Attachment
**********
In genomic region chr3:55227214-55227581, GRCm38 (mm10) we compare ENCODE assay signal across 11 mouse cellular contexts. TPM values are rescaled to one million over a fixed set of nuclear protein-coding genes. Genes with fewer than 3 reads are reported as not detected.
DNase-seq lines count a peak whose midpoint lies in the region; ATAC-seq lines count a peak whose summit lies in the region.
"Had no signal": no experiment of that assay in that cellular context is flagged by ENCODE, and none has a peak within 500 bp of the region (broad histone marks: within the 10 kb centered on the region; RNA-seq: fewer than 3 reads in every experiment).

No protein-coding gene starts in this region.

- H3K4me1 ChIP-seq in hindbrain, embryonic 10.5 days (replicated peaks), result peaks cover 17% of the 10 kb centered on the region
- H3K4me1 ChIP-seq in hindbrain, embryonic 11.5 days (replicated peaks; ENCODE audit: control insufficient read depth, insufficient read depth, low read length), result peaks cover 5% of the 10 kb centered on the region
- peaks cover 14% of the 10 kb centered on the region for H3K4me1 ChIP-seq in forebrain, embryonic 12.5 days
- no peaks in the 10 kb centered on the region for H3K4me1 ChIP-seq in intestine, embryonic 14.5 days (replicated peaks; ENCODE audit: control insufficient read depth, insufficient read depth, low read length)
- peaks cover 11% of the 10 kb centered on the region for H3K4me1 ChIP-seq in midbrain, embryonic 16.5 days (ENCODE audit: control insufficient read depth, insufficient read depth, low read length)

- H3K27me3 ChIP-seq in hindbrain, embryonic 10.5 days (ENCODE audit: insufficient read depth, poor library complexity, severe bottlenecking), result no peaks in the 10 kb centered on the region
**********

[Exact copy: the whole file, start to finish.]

In genomic region chr3:55227214-55227581, GRCm38 (mm10) we compare ENCODE assay signal across 11 mouse cellular contexts. TPM values are rescaled to one million over a fixed set of nuclear protein-coding genes. Genes with fewer than 3 reads are reported as not detected.
DNase-seq lines count a peak whose midpoint lies in the region; ATAC-seq lines count a peak whose summit lies in the region.
"Had no signal": no experiment of that assay in that cellular context is flagged by ENCODE, and none has a peak within 500 bp of the region (broad histone marks: within the 10 kb centered on the region; RNA-seq: fewer than 3 reads in every experiment).

No protein-coding gene starts in this region.

- H3K4me1 ChIP-seq in hindbrain, embryonic 10.5 days (replicated peaks), result peaks cover 17% of the 10 kb centered on the region
- H3K4me1 ChIP-seq in hindbrain, embryonic 11.5 days (replicated peaks; ENCODE audit: control insufficient read depth, insufficient read depth, low read length), result peaks cover 5% of the 10 kb centered on the region
- peaks cover 14% of the 10 kb centered on the region for H3K4me1 ChIP-seq in forebrain, embryonic 12.5 days
- no peaks in the 10 kb centered on the region for H3K4me1 ChIP-seq in intestine, embryonic 14.5 days (replicated peaks; ENCODE audit: control insufficient read depth, insufficient read depth, low read length)
- peaks cover 11% of the 10 kb centered on the region for H3K4me1 ChIP-seq in midbrain, embryonic 16.5 days (ENCODE audit: control insufficient read depth, insufficient read depth, low read length)

- H3K27me3 ChIP-seq in hindbrain, embryonic 10.5 days (ENCODE audit: insufficient read depth, poor library complexity, severe bottlenecking), result no peaks in the 10 kb centered on the region